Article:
The 2017 Champions Trophy’s Most Disappointing Players

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Photo Credit: [Simon West]/Getty Images

This year’s Champions Trophy was full of shocks and upsets. The lowest ranked side, Pakistan, were the eventual tournament winners and Australia were knocked out in the group stages. Some players put in exceptional performances throughout the tournament, such as leading wicket taker Hassan Ali. However, there were also several players who failed to turn up on the big stage. We look at the most disappointing players from the Champions Trophy.

Jason Roy

The England opener was in a torrid run of form prior to the Champions Trophy but was given full support from skipper Eoin Morgan. Roy only managed to score 18 runs in the three matches he played and never looked in control. This was clearly seen in his first match against Bangladesh, where he struggled to put away their opening bowlers. As a result, he felt the need to try an audacious ramp but mistimed it straight to short fine leg. His naturally aggressive style means that he easily gets frustrated and his replacement Jonny Bairstow looked a far better option. Yet, since his disappointing series, Roy has looked in superb form. He hit a quick 92 for Surrey in the Royal London One-Day Cup and followed this up with a 67 in the second T20 against South Africa.

Shoaib Malik

Pakistan may have won the Champions Trophy, but all-rounder Shoaib Malik played a very small part in their success. Batting at five, Malik only scored 54 runs in the five matches he played. His top score was 16* and ended the tournament with an average of just 18. This was a shame to see, especially as he received his 250th ODI cap during the tournament. Moreover, he barely bowled throughout the tournament, as the conditions were far from favourable to the spinners. Malik bowled just two overs, in their first clash against India, and failed to turn the ball at all. At least Malik will be able to enjoy his team’s success.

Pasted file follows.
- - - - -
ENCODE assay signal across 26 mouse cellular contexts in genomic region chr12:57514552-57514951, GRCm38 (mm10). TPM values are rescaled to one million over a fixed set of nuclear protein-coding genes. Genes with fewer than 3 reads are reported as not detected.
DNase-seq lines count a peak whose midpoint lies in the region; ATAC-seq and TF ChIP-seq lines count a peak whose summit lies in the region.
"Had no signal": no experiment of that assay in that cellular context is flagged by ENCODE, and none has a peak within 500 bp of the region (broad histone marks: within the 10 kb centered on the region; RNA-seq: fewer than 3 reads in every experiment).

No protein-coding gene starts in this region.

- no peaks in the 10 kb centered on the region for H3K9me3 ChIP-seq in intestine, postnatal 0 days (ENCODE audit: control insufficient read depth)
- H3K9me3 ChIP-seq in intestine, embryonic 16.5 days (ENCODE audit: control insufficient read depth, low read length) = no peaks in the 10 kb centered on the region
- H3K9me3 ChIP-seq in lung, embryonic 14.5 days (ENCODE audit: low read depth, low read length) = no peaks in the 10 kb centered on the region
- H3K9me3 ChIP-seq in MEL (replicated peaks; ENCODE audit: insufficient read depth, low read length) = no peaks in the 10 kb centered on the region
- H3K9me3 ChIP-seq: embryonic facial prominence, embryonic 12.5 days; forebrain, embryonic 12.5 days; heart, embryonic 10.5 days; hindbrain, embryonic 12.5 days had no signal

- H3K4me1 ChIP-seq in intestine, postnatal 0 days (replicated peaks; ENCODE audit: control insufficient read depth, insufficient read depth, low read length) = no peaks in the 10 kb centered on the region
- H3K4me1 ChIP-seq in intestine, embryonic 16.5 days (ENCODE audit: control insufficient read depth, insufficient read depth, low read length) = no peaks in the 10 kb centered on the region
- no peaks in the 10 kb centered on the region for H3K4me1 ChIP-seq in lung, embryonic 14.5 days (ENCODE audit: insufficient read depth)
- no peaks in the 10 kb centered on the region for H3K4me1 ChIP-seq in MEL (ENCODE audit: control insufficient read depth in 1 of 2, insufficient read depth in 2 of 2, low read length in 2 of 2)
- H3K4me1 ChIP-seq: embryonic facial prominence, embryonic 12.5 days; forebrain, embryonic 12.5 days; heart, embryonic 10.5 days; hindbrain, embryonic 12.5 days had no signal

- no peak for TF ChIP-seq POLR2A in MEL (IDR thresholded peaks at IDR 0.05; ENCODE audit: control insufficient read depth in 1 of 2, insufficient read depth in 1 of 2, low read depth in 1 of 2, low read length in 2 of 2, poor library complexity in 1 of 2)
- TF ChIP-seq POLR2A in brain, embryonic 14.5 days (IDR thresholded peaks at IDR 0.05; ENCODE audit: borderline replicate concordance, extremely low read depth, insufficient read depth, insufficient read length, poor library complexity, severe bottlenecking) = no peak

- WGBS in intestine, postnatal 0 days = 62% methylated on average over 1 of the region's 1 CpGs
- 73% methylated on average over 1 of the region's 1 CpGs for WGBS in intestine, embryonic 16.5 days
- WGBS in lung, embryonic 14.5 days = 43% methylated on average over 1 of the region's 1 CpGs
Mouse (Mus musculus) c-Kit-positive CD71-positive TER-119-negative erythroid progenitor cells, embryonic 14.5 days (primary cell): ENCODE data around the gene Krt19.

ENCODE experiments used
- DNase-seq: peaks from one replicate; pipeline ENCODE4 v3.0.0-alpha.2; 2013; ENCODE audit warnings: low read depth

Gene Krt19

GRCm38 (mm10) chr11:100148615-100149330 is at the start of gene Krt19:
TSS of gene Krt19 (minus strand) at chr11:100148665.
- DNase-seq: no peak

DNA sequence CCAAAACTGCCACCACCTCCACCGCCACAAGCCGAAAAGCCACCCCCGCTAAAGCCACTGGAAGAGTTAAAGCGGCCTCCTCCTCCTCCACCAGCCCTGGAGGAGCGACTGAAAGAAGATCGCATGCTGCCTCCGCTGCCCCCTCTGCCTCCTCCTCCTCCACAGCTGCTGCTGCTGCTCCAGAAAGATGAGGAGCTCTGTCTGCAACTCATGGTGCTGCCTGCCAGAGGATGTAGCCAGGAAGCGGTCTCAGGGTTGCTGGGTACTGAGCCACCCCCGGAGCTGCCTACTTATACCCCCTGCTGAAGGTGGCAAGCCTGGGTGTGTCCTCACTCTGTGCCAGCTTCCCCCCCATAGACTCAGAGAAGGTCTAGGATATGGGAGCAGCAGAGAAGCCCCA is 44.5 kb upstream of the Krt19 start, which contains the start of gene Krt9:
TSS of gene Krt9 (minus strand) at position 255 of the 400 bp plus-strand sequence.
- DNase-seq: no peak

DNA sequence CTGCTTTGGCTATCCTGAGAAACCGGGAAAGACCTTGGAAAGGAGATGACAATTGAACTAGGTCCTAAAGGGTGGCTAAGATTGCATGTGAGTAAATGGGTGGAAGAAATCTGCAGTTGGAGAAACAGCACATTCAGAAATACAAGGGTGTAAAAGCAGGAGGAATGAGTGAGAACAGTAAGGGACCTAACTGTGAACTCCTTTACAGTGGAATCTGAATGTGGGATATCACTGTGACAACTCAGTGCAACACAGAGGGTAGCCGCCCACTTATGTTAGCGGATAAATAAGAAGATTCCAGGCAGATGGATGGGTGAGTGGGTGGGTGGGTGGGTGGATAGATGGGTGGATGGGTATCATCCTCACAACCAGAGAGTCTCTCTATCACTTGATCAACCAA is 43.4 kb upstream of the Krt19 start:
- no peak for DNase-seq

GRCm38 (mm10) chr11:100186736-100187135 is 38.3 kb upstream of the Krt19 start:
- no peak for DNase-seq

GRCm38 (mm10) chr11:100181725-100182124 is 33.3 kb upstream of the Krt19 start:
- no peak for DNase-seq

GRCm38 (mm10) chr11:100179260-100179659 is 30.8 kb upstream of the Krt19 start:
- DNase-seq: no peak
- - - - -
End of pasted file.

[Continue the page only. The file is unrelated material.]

Mustafizur Rahman

 

The “Fizz”, Bangladesh’s left-arm fast bowler, was one of the most talked about players in the run up to the Champions Trophy. Rahman made his name in the 2016 IPL, where he picked up 16 wickets and went at an economy rate of only 6.90 as his team, Sunrisers Hyderabad, won the tournament. Unfortunately, he picked up an injury which ruled him out for the start of the 2017 competition. He ended up playing only one match, in which he was dispatched for over 12 an over. Mustafizur struggled again in the Champions Trophy, where he only picked up one wicket in four games. He conceded a huge 183 runs at an economy rate of well over six. This was not the kind of performance we expected from Mustafizur, as everyone thought the English conditions would make him more of a threat.

Kagiso Rabada

South African quick Kagiso Rabada was the number one ranked ODI bowler at the start of the Champions Trophy. In South Africa’s ODI series against England, which took place just before the start of the ICC event, Rabada took 4-39 at Lords and looked in menacing form. Yet, he was unable to carry on his impressive form. He only managed to claim one wicket in three matches as South Africa crashed out of the tournament in the group stages. Rabada conceded well over a hundred runs in the three matches he played, failing to live up to his billing as the best bowler in the world for that format. His failure to fire was one of the reasons why South Africa struggled so badly.

Ravichandran Ashwin

India’s spin legend Ravichandran Ashwin has had an awful run of ODI form. While his Test bowling has reached new levels, Ashwin has struggled in limited overs cricket. In addition to this, the English conditions made it even harder for him to have a positive impact. He was left out of India’s team for their first few matches, with India playing an extra seamer instead. As the tournament progressed, though, India dropped seamer Umesh Yadav and turned to their experienced spinner Ashwin. This turned out to be a bad decision, as Ashwin only picked up one wicket in India’s three remaining matches. He was unable to turn the ball at all and even resorted to trying some of his new variations, such as his leg spinner. No matter what he tried, he was unable to be the kind of threat he usually is. His performance in the final was particularly costly, going for 70 runs in his spell. Admittedly there was some debatable captaincy from Kohli to keep persisting with him in the final, but there is a fair argument that he should not have even been selected in the first place.

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